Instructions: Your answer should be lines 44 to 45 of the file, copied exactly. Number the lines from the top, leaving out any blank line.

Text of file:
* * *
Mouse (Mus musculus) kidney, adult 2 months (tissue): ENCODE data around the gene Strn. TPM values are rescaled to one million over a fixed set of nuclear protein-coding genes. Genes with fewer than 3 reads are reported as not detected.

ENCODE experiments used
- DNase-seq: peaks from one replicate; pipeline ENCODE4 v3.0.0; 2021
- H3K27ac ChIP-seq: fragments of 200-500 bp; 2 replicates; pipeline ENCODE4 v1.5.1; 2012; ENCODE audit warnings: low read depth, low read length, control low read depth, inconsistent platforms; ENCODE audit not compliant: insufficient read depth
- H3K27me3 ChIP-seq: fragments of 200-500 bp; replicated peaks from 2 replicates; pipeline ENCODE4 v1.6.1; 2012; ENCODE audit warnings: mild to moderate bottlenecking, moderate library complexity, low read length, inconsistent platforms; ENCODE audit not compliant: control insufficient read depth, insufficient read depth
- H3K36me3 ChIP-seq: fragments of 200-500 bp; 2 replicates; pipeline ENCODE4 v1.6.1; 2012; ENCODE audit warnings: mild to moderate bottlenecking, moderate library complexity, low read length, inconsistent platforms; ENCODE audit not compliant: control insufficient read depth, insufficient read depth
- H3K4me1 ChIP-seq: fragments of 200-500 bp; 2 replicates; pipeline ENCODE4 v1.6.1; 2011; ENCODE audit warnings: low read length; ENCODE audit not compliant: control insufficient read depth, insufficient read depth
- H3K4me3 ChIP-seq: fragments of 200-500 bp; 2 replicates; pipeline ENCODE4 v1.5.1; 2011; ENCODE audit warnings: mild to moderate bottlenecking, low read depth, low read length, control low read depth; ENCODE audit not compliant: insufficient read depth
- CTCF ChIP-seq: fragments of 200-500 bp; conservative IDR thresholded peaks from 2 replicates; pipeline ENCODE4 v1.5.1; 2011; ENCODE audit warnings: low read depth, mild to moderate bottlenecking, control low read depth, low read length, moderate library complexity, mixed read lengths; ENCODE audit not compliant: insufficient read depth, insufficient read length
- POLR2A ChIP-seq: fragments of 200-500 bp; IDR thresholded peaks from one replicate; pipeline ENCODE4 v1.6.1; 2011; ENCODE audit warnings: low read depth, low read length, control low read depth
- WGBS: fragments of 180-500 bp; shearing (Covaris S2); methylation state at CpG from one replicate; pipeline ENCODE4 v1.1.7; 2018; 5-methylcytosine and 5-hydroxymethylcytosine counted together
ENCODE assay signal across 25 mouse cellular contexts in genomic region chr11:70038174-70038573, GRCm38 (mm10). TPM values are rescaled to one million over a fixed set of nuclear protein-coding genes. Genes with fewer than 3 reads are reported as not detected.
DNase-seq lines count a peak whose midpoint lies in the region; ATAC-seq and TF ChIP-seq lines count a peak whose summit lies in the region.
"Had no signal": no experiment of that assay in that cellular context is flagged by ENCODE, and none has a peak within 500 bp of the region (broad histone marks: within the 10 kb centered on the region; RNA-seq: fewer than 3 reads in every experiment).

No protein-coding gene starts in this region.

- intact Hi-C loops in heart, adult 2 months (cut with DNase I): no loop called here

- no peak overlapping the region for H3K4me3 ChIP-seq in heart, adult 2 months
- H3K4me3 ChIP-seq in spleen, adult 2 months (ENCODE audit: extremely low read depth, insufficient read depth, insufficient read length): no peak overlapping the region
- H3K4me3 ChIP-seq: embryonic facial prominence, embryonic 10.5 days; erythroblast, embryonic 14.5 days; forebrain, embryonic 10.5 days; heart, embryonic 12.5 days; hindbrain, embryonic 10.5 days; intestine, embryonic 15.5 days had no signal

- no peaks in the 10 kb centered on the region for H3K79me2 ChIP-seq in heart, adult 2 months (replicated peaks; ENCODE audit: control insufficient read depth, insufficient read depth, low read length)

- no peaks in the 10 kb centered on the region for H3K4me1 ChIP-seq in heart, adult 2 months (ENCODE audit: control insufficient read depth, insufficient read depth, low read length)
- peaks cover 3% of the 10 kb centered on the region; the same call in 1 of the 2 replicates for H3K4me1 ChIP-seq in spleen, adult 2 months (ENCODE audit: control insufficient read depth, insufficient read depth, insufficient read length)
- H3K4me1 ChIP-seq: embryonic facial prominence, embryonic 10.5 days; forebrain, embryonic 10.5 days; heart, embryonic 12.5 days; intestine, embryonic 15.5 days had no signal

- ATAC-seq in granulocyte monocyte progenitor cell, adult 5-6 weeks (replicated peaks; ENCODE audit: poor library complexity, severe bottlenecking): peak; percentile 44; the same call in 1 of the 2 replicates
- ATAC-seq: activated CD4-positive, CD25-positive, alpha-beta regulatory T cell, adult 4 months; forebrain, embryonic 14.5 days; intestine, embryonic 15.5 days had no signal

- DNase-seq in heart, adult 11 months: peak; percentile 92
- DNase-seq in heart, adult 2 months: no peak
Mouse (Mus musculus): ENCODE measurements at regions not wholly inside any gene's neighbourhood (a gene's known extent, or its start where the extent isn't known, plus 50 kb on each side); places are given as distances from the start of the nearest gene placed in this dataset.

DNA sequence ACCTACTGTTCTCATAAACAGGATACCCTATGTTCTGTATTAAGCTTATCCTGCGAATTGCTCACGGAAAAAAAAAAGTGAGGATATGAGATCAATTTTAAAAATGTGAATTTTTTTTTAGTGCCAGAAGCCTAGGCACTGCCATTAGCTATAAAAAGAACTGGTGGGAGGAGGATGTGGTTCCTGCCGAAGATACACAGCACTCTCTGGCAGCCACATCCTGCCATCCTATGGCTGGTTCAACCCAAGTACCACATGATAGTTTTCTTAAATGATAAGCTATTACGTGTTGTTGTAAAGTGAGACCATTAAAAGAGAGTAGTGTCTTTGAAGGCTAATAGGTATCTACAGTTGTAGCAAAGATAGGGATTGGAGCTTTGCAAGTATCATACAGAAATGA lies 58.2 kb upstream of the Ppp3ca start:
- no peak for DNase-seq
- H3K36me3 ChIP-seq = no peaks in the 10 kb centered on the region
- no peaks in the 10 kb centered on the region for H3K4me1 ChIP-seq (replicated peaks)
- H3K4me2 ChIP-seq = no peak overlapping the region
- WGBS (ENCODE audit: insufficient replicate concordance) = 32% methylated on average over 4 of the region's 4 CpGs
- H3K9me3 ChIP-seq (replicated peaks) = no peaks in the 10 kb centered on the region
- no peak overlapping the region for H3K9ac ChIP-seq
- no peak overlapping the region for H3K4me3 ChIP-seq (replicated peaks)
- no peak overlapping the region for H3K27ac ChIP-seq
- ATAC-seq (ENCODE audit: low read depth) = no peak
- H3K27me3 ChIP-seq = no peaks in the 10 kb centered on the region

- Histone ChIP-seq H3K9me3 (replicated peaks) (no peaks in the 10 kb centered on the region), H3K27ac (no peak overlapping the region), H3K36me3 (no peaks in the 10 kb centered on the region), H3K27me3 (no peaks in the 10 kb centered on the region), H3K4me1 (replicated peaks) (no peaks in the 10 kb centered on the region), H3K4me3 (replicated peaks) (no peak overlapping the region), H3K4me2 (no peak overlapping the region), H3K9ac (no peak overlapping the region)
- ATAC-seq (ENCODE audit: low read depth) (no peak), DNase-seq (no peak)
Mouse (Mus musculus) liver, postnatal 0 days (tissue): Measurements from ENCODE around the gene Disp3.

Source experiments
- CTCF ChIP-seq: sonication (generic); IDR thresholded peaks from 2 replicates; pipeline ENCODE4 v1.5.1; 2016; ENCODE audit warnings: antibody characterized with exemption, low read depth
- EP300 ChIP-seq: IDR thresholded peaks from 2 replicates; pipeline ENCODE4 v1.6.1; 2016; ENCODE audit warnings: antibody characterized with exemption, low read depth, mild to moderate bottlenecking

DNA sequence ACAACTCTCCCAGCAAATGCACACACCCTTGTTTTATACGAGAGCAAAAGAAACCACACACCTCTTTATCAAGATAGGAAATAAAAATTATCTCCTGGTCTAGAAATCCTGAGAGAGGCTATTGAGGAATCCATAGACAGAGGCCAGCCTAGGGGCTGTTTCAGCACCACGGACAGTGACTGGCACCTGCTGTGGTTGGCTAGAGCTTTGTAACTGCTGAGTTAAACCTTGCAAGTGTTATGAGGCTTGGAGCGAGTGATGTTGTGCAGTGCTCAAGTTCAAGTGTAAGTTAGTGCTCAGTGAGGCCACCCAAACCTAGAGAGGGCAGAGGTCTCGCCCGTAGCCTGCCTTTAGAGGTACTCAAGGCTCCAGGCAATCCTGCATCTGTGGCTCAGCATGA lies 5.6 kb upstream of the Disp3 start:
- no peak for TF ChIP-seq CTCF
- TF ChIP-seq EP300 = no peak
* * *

Source experiments
- CTCF ChIP-seq: sonication (generic); IDR thresholded peaks from 2 replicates; pipeline ENCODE4 v1.5.1; 2016; ENCODE audit warnings: antibody characterized with exemption, low read depth